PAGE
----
Serena Williams Invests in Organization to Tackle High Black Maternal Death Rate

Emma McGowan SAVE THIS
Serena Williams at the annual Glamour Women of the Year Awards ceremony in 2017 at Brooklyn’s Kings Theater (Shutterstock.com).

American mothers are dying at an alarming rate. Despite being one of the most developed nations in the world, we have a death rate of 17.2 deaths per 100,000 live births, and around 500,000 women are severely injured due to childbirth each year. And for Black women, the numbers are even more horrific: Black women are three times as likely to die from pregnancy-related complications as white women, according to the Center for Disease Control (CDC). The CDC also notes that three out of five of those deaths could have been prevented.

So what can we do about it? There’s no silver bullet for solving the high maternal death rate — factors include maternal health, doctors not listening to women, structural racism, and a host of others. However, one company, Mahmee, is trying to tackle it head-on. Founded by Melissa Hanna and recently funded by Serena Williams’ Serena Ventures investment fund, Mahmee connects both baby and mom’s health history and data. The app also connects new moms with experts they call “maternity coaches” and refers to them to doctors if any red flags come up. Williams recently joined Mark Cuban to invest $3 million to fund the start-up company.

Hanna says that while Mahmee is for all moms, there are features that she, as a Black woman, has included specifically for Black moms.

“Maternal mortality statistics in the U.S. reveal what many women have felt for a long time: Our health care system is not listening to mothers, and particularly Black mothers, which has a lot to do with differing standards of care based on race or perceived socioeconomic status,” Hanna told The North Star.

“We specifically train our network of practitioners on what we call ‘culturally-competent’ care, so that our team knows how to listen to different mothers’ lived experiences, take their concerns and symptoms seriously, and escalate them to a physician’s attention so that they can get the proper care.”

Marna Armstead, Executive Director of SisterWeb, a peer doula organization in San Francisco that primarily serves lower income Black and Latinx mothers, says that the medical industry is only recently starting to understand the long term physical effects of racism on Black people. And for Black mothers, those effects can be deadly.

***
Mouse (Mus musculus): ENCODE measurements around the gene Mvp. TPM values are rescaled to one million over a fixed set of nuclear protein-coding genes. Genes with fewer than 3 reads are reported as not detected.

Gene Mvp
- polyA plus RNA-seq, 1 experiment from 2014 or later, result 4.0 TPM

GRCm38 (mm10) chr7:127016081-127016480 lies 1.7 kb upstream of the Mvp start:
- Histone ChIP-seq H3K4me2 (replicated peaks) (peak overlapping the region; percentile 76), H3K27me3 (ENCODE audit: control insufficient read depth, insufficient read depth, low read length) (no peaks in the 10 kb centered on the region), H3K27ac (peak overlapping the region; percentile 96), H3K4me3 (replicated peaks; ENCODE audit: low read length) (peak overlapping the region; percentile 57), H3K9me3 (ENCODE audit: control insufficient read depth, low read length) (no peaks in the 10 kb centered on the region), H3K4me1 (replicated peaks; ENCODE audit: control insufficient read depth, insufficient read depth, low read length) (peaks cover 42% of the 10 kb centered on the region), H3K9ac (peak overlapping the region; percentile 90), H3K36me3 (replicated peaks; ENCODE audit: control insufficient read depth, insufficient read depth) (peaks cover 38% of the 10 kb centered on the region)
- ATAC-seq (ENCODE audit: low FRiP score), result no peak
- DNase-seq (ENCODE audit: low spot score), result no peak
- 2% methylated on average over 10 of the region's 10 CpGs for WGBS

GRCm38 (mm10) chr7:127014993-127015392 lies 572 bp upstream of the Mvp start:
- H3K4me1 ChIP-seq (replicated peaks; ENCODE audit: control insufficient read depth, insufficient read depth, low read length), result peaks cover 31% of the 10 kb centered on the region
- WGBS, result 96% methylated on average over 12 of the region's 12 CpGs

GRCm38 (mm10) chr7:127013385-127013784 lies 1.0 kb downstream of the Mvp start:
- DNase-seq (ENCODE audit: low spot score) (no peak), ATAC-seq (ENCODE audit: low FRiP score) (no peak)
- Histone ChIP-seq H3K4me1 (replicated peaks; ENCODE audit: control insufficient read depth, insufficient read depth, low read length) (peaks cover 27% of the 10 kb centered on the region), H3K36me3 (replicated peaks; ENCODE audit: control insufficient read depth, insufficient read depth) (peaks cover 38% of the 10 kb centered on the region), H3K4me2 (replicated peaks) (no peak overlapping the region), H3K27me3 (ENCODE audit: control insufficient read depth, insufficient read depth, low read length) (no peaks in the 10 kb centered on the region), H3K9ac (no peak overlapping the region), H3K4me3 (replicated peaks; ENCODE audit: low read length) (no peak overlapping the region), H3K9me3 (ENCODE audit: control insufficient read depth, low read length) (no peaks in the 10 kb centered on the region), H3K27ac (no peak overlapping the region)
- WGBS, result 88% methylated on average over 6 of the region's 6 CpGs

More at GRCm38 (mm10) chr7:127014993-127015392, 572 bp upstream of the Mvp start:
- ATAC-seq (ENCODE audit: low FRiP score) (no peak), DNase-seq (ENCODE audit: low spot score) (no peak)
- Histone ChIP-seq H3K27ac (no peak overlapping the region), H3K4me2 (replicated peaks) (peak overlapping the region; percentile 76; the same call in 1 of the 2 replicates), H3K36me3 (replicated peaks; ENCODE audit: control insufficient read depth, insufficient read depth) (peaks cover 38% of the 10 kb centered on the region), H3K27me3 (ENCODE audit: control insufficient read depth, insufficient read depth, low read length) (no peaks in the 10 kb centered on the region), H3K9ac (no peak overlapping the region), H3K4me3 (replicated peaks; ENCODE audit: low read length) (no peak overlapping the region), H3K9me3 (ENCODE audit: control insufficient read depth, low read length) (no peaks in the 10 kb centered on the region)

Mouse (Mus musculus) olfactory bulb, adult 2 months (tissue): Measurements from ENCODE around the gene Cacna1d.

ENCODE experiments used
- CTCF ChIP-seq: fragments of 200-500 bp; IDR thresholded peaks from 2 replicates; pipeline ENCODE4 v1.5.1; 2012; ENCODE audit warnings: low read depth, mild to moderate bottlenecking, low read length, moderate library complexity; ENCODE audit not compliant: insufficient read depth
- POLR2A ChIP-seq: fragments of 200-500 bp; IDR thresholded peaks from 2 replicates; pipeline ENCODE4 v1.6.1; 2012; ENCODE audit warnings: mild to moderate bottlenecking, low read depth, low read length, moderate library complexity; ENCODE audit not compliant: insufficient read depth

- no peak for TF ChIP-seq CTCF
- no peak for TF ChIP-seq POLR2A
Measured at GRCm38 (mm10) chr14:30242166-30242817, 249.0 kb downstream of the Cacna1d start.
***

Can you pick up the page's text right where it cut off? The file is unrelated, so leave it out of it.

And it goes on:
“We talk a lot about structural racism being a factor,” Armstead told The North Star. “Racism is experienced as a long term trauma on the body. The stress of everything caused by the umbrella of racism includes inadequate housing, food, shelter, unstable relationships, inadequate transportation. Imagine if you lived your life in a state of stress over where you were going to live; what you were going to eat; how you’re going to get anywhere; if you could get a job; how you’re going to get to and from the job in a timely manner on public transportation that doesn’t adequately serve your area.”

Armstead’s organization works to alleviate some of that stress by providing in-person support to lower income mothers-to-be and new mothers. And Mahmee wants to support groups like SisterWeb. The platform aims to connect a woman’s entire team — from doulas and midwives to nurse and doctors to lactation consultants to social workers to anyone else involved in the long process of pregnancy, birth, and infancy — so that everyone has the same information.

“In most parts of the country, the pregnancy and postpartum experience is not actually treated as a single episode of care,” Hanna says. “What this means is that even though we all have the same goal — to ensure a healthy mom and a healthy baby — the whole process is sort of broken down into parts, rather than be seamlessly connected together. If the care isn’t connected together, the providers aren’t either, which means that no one has a ‘full picture’ of mom and baby’s health. And, if it’s hard for those providers to see the full picture, it’s hard for them to solve medical problems quickly and prevent others from occurring.

“Because of this faulty foundation in maternity healthcare, race and class bias are absolutely magnified,” Hanna continued. “Add to the equation the findings that show that we are not listening to women, and particularly women of color, and you get these terrible statistics around maternal death and injury.”

Mahmee’s numbers speak for themselves. To date, the platform has identified and escalated over 1,0000 critical care issues, including sepsis, postpartum psychosis, and postnatal hemorrhaging. In all of those cases, the Mahmee team was able to identify the problem and connect the mother to (sometimes lifesaving) care.

 


About the Author

Emma McGowan is a veteran blogger, SFSI-endorsed sex educator, and Bustle’s sex advice columnist at Sex IDK. Her work has appeared in Bustle, Startups.co, Unbound, Mashable, Broadly, The Daily Dot’s The Kernel, Mic, Bedsider, and The Bold Italic. Follow her on Twitter @MissEmmaMcG.

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